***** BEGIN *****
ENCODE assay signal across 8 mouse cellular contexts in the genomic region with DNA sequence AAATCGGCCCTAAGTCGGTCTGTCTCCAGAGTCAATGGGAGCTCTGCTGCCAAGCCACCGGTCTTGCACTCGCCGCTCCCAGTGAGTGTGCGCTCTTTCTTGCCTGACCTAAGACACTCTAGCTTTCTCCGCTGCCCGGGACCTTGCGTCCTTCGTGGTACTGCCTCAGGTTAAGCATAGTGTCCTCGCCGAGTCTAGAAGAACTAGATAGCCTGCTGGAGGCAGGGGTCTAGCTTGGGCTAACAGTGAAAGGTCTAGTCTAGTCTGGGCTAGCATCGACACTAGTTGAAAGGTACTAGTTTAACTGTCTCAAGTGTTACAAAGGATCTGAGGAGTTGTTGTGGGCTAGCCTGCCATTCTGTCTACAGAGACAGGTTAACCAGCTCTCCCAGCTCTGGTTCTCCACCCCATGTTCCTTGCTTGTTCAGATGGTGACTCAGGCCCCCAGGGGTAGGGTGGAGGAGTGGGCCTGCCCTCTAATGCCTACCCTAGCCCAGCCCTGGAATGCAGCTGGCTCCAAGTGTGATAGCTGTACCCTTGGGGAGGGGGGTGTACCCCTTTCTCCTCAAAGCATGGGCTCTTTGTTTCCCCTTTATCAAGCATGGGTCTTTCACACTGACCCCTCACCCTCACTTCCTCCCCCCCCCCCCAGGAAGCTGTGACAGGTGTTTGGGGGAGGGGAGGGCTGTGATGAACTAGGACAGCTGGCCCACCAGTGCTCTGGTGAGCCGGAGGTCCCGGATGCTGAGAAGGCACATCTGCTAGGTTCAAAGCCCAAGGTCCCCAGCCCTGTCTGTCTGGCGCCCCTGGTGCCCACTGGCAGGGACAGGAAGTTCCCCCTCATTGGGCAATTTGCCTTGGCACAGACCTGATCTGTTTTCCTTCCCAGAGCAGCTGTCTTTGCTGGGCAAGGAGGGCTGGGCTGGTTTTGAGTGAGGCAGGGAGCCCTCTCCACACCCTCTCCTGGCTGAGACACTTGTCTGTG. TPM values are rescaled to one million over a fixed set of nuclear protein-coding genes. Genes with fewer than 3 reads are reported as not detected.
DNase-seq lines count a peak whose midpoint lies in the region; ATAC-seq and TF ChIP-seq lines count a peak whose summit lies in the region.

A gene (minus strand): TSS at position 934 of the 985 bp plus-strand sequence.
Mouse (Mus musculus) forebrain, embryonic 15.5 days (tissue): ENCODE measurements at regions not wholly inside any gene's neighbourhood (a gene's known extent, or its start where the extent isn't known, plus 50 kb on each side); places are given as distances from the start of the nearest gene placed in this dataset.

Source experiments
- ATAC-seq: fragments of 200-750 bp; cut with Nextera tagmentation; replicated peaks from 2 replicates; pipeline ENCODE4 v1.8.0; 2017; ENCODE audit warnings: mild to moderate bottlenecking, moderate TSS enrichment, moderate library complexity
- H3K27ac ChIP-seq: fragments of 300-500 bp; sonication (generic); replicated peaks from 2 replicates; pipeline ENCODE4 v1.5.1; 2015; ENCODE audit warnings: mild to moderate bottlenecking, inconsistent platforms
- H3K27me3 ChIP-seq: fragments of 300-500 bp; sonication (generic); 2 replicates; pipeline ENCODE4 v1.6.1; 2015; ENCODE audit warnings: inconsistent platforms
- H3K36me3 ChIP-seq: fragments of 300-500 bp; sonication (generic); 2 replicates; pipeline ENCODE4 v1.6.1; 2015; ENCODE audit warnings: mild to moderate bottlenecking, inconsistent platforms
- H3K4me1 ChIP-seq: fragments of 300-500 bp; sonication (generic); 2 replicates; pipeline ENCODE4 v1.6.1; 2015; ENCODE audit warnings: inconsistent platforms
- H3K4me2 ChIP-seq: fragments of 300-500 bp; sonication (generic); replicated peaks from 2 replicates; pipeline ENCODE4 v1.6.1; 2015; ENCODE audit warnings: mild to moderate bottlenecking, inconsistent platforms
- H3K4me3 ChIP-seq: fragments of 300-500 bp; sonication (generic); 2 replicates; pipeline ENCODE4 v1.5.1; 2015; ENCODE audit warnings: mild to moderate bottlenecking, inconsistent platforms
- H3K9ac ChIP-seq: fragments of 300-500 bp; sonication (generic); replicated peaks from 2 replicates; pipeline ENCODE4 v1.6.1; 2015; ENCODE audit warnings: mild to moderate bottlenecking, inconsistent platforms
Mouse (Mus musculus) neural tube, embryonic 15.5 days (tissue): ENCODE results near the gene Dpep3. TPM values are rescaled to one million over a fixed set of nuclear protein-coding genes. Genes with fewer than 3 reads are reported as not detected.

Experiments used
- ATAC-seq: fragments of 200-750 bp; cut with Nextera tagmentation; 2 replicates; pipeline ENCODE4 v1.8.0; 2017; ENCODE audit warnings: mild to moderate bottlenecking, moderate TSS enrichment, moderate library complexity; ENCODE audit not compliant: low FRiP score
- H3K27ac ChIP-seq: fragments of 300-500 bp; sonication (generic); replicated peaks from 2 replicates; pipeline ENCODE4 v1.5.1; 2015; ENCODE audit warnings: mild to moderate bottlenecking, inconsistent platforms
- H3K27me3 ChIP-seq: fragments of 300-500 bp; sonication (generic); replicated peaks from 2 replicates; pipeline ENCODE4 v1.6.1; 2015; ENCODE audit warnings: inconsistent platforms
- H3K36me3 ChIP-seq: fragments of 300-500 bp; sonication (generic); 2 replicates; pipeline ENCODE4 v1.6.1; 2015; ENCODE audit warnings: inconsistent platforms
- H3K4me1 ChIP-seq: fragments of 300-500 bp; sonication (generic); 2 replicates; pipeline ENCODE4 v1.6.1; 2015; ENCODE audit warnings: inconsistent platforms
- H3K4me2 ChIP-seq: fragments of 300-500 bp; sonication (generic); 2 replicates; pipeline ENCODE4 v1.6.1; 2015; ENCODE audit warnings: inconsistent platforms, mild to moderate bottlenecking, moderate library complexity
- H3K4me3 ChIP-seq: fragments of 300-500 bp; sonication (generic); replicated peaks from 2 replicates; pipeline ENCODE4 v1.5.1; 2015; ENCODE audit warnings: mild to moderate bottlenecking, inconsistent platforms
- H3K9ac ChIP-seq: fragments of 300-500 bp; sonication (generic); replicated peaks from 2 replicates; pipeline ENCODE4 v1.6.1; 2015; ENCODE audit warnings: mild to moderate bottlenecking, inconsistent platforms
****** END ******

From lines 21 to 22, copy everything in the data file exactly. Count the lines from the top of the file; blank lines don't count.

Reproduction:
- H3K4me2 ChIP-seq: fragments of 300-500 bp; sonication (generic); 2 replicates; pipeline ENCODE4 v1.6.1; 2015; ENCODE audit warnings: inconsistent platforms, mild to moderate bottlenecking, moderate library complexity
- H3K4me3 ChIP-seq: fragments of 300-500 bp; sonication (generic); replicated peaks from 2 replicates; pipeline ENCODE4 v1.5.1; 2015; ENCODE audit warnings: mild to moderate bottlenecking, inconsistent platforms